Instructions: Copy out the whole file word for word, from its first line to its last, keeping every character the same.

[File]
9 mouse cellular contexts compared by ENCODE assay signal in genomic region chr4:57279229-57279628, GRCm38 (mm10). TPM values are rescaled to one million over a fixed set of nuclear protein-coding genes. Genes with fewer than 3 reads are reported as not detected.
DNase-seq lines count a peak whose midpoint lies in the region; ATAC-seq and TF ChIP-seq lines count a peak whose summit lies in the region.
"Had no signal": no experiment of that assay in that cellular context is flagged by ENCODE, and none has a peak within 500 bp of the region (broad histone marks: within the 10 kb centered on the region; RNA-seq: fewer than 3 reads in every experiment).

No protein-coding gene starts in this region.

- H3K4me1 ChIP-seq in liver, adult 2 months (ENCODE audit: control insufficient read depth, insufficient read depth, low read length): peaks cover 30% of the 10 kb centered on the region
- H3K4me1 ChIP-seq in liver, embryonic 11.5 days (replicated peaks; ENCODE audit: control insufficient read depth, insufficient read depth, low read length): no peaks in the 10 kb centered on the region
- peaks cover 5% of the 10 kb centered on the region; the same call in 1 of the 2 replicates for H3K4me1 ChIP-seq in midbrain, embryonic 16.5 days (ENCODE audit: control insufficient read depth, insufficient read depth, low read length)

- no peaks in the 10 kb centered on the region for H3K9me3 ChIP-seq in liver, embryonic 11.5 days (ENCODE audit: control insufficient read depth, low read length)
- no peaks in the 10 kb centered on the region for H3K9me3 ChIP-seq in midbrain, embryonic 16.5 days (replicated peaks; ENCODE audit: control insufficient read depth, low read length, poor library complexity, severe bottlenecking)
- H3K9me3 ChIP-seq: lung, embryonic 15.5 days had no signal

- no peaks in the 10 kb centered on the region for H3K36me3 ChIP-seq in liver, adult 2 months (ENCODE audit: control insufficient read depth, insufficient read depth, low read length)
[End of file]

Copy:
9 mouse cellular contexts compared by ENCODE assay signal in genomic region chr4:57279229-57279628, GRCm38 (mm10). TPM values are rescaled to one million over a fixed set of nuclear protein-coding genes. Genes with fewer than 3 reads are reported as not detected.
DNase-seq lines count a peak whose midpoint lies in the region; ATAC-seq and TF ChIP-seq lines count a peak whose summit lies in the region.
"Had no signal": no experiment of that assay in that cellular context is flagged by ENCODE, and none has a peak within 500 bp of the region (broad histone marks: within the 10 kb centered on the region; RNA-seq: fewer than 3 reads in every experiment).

No protein-coding gene starts in this region.

- H3K4me1 ChIP-seq in liver, adult 2 months (ENCODE audit: control insufficient read depth, insufficient read depth, low read length): peaks cover 30% of the 10 kb centered on the region
- H3K4me1 ChIP-seq in liver, embryonic 11.5 days (replicated peaks; ENCODE audit: control insufficient read depth, insufficient read depth, low read length): no peaks in the 10 kb centered on the region
- peaks cover 5% of the 10 kb centered on the region; the same call in 1 of the 2 replicates for H3K4me1 ChIP-seq in midbrain, embryonic 16.5 days (ENCODE audit: control insufficient read depth, insufficient read depth, low read length)

- no peaks in the 10 kb centered on the region for H3K9me3 ChIP-seq in liver, embryonic 11.5 days (ENCODE audit: control insufficient read depth, low read length)
- no peaks in the 10 kb centered on the region for H3K9me3 ChIP-seq in midbrain, embryonic 16.5 days (replicated peaks; ENCODE audit: control insufficient read depth, low read length, poor library complexity, severe bottlenecking)
- H3K9me3 ChIP-seq: lung, embryonic 15.5 days had no signal

- no peaks in the 10 kb centered on the region for H3K36me3 ChIP-seq in liver, adult 2 months (ENCODE audit: control insufficient read depth, insufficient read depth, low read length)